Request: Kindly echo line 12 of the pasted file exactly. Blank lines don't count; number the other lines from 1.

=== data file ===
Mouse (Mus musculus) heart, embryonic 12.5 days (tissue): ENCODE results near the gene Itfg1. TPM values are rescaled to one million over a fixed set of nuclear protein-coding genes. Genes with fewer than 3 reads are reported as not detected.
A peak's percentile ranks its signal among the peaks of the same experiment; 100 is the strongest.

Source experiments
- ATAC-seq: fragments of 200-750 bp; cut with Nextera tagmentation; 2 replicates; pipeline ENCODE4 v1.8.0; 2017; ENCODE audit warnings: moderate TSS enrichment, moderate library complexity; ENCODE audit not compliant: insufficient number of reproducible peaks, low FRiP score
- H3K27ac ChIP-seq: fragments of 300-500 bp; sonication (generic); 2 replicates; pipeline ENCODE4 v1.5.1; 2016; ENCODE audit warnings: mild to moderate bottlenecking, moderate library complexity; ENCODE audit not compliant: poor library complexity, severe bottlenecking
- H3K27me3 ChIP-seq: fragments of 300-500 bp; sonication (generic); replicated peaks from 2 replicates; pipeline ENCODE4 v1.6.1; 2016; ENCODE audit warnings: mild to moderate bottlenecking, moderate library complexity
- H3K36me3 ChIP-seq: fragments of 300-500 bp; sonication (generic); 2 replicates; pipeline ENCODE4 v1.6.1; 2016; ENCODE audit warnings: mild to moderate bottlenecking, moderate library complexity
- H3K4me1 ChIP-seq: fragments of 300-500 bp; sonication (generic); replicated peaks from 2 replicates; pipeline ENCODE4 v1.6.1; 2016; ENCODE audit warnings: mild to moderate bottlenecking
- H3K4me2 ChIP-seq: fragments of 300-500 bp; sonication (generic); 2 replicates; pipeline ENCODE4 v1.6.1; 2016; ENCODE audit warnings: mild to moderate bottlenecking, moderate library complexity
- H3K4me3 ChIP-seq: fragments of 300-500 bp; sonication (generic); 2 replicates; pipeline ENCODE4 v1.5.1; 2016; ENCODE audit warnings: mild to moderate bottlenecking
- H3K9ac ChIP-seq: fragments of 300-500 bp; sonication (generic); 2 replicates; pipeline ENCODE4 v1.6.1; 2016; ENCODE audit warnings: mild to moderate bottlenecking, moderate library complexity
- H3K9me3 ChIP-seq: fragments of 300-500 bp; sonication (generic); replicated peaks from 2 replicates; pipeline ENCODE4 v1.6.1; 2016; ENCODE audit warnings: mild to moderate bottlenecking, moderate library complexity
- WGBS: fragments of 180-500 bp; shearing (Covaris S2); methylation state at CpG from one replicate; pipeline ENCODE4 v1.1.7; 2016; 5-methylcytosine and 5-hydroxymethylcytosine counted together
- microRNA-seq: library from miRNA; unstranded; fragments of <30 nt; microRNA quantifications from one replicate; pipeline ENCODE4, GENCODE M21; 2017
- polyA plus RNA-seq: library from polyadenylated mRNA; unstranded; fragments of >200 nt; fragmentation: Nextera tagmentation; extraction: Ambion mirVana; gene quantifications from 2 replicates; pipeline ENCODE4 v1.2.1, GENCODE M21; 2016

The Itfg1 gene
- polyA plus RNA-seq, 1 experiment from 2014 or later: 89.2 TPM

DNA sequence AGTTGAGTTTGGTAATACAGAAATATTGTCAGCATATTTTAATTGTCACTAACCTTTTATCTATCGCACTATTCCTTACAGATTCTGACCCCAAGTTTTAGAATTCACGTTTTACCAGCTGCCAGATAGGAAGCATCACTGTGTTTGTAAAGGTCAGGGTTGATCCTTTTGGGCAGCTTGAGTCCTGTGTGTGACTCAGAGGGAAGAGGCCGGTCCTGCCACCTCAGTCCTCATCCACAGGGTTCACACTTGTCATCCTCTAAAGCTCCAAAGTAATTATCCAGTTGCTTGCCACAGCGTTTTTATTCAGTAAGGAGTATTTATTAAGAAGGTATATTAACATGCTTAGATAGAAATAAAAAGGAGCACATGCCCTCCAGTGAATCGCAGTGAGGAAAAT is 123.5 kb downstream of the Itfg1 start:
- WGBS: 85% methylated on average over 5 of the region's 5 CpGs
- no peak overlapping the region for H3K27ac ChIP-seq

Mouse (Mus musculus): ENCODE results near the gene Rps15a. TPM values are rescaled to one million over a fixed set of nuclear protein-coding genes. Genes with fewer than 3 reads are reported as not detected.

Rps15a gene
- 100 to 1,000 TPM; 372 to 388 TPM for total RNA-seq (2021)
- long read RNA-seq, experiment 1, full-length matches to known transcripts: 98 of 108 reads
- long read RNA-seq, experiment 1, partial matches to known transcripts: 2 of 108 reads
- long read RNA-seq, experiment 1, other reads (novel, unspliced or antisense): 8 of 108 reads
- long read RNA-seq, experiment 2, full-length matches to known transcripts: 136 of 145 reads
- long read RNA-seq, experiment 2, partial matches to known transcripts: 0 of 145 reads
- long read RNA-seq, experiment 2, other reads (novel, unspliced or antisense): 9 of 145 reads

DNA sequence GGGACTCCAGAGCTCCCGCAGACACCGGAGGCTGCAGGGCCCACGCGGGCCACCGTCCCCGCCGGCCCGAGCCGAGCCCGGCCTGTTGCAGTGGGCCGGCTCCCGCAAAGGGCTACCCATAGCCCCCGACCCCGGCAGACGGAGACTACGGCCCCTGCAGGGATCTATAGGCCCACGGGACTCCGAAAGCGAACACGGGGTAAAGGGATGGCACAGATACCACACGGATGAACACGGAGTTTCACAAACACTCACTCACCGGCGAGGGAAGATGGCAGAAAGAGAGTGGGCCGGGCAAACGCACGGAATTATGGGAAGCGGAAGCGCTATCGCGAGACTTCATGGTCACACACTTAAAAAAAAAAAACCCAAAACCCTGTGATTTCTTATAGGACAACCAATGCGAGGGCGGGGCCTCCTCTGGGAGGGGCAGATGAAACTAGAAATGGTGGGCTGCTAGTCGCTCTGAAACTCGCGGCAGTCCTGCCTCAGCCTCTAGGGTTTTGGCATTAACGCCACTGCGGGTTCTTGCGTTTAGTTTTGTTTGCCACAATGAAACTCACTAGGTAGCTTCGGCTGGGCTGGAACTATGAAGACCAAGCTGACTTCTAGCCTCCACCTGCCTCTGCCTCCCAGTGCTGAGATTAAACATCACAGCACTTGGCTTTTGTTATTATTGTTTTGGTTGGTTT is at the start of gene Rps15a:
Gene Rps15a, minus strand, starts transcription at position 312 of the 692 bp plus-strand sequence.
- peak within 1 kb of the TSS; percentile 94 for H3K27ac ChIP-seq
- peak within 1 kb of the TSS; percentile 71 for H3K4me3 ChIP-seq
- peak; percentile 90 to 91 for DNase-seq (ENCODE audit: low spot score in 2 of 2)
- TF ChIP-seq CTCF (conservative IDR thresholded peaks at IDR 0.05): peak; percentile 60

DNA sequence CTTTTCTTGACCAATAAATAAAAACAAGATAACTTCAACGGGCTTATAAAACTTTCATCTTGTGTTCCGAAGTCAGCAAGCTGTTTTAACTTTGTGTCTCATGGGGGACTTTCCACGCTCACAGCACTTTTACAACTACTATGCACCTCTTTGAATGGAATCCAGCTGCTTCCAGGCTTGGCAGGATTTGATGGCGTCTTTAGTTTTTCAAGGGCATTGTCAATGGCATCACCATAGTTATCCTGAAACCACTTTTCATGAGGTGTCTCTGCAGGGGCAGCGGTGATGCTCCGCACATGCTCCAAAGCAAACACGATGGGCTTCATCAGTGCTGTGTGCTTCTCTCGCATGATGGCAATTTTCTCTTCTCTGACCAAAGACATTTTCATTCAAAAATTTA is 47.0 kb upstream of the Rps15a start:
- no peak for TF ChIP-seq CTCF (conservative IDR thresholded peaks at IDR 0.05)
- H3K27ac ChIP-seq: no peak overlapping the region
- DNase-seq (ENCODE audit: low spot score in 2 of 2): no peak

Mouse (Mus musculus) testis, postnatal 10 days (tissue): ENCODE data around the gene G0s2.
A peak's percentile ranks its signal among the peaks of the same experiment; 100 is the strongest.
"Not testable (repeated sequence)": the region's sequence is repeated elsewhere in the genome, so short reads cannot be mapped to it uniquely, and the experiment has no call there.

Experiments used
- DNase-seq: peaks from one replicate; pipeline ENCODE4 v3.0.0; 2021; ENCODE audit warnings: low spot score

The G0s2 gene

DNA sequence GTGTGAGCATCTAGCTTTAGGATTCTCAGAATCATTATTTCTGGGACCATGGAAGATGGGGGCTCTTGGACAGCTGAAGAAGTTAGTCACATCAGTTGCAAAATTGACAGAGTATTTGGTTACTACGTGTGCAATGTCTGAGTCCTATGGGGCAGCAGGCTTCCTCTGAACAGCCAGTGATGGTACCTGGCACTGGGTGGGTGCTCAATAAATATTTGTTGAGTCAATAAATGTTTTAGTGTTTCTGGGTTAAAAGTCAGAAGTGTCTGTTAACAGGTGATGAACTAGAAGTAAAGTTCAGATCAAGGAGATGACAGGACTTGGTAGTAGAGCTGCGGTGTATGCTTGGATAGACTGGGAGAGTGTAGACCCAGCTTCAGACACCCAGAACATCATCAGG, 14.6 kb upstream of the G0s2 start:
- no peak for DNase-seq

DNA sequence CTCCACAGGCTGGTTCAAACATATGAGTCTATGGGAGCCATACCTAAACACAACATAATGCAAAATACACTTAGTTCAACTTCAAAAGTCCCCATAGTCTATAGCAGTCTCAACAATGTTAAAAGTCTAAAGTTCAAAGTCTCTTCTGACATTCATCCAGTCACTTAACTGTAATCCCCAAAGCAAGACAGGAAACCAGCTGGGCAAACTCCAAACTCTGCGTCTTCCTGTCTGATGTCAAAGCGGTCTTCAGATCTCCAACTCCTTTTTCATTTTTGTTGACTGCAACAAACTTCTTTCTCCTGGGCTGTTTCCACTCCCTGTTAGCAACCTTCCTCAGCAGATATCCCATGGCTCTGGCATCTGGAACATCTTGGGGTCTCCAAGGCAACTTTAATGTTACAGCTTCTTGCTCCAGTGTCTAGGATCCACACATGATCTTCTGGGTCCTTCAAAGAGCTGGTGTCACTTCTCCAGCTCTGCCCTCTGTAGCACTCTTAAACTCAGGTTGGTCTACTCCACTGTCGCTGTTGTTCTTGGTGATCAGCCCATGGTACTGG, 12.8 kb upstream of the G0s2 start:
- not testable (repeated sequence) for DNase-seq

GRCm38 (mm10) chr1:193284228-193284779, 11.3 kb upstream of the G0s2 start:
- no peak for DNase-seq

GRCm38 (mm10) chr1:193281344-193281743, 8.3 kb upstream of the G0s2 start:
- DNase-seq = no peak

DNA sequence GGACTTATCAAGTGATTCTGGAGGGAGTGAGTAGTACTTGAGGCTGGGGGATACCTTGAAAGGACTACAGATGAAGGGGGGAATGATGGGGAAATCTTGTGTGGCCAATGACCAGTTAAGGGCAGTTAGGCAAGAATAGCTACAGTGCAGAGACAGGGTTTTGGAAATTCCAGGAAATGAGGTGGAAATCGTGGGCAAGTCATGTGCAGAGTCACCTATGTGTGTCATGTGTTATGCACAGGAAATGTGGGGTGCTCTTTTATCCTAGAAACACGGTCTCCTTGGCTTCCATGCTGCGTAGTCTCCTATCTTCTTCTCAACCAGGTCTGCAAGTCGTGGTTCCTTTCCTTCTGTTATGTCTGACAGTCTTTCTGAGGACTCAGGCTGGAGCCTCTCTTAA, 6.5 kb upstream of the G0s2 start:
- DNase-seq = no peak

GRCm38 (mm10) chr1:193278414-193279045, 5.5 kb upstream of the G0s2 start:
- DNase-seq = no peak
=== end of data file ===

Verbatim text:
- H3K9me3 ChIP-seq: fragments of 300-500 bp; sonication (generic); replicated peaks from 2 replicates; pipeline ENCODE4 v1.6.1; 2016; ENCODE audit warnings: mild to moderate bottlenecking, moderate library complexity